EVE Online is Ameritrash.
This occurred to me this morning while reading a definition of Ameritrash in Greg Costikyan’s Uncertainty in Games. With it’s long, fiddly play style, emphasis on PvP, and broad swaths of rampant uncertainty, EVE Online would probably be a big-box, 8-hour tabletop game, were it such a thing.
World of Warcraft and Lord of the Rings Online are, in their PvE modes, rather more Eurogames, albeit still highly complex and long-playing for that label. They’re like a lot of tiny Eurogames strung together. Quests, or even quest chains, are little Euro-style experiences.
The trick is not to think through this exercise by medium, genre, or format but by specific title. First-person shooters should be taken individually, for example, not as a group. But imagine your favorite video game in a box, packaged for immediate and finite play, and think about how much it takes to get its defining experience out of it.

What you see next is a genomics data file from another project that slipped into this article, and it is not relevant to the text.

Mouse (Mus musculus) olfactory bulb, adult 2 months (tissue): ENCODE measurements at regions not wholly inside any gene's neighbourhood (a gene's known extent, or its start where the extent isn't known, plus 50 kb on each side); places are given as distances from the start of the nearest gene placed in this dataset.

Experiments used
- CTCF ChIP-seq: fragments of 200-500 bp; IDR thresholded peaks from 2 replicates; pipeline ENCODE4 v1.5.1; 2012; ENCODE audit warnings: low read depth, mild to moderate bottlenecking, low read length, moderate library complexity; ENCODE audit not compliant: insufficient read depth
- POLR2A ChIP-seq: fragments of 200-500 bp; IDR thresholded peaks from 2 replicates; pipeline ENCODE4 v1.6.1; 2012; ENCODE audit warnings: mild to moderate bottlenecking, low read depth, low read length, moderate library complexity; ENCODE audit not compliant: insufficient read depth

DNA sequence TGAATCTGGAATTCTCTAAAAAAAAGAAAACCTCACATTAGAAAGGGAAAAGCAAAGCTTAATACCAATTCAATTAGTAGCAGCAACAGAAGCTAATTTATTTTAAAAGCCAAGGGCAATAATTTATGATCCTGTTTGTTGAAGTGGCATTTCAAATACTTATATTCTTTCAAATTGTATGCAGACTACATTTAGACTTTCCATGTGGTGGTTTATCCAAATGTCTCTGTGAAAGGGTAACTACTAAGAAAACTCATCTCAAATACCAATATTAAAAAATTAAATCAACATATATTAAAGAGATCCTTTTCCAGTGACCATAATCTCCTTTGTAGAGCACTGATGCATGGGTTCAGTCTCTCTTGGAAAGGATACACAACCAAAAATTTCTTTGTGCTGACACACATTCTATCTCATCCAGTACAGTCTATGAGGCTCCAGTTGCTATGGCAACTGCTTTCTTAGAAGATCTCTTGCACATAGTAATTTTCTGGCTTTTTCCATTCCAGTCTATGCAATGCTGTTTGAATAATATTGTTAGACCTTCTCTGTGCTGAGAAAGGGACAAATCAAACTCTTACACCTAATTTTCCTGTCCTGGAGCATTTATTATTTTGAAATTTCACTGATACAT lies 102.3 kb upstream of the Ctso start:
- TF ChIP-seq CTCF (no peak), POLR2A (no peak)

Sometimes complexity or volatility is added to extend the gameplay loop or the number of gameplay loops you’ll pursue — without actually adding complexity to the game’s core experience. (I’m thinking of MMOs here, right now.) Sometimes complexity or volatility is part of the game’s core identity. This varies despite the perspective and activity of play.
Mass Effect 3’s single-player campaign and multiplayer game can be seen as different products, for example, in which one is an American-style RPG and the other is a robust mix of Eurogame and American short-play elements.
This’ll be in the back of my head throughout the day, now, as I start thinking about other video games in analog terms again.